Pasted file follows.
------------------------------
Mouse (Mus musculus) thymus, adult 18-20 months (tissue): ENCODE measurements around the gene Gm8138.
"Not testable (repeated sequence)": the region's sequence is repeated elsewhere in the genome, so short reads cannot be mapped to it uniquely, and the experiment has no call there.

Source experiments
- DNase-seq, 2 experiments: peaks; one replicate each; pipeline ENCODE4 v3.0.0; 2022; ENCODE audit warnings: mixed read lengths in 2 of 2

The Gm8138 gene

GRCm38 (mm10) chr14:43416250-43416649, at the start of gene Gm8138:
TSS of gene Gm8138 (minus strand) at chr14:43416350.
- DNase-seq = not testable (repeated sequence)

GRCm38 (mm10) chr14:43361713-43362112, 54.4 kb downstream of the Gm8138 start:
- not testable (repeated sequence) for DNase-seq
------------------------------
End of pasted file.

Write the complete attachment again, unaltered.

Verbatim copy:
Mouse (Mus musculus) thymus, adult 18-20 months (tissue): ENCODE measurements around the gene Gm8138.
"Not testable (repeated sequence)": the region's sequence is repeated elsewhere in the genome, so short reads cannot be mapped to it uniquely, and the experiment has no call there.

Source experiments
- DNase-seq, 2 experiments: peaks; one replicate each; pipeline ENCODE4 v3.0.0; 2022; ENCODE audit warnings: mixed read lengths in 2 of 2

The Gm8138 gene

GRCm38 (mm10) chr14:43416250-43416649, at the start of gene Gm8138:
TSS of gene Gm8138 (minus strand) at chr14:43416350.
- DNase-seq = not testable (repeated sequence)

GRCm38 (mm10) chr14:43361713-43362112, 54.4 kb downstream of the Gm8138 start:
- not testable (repeated sequence) for DNase-seq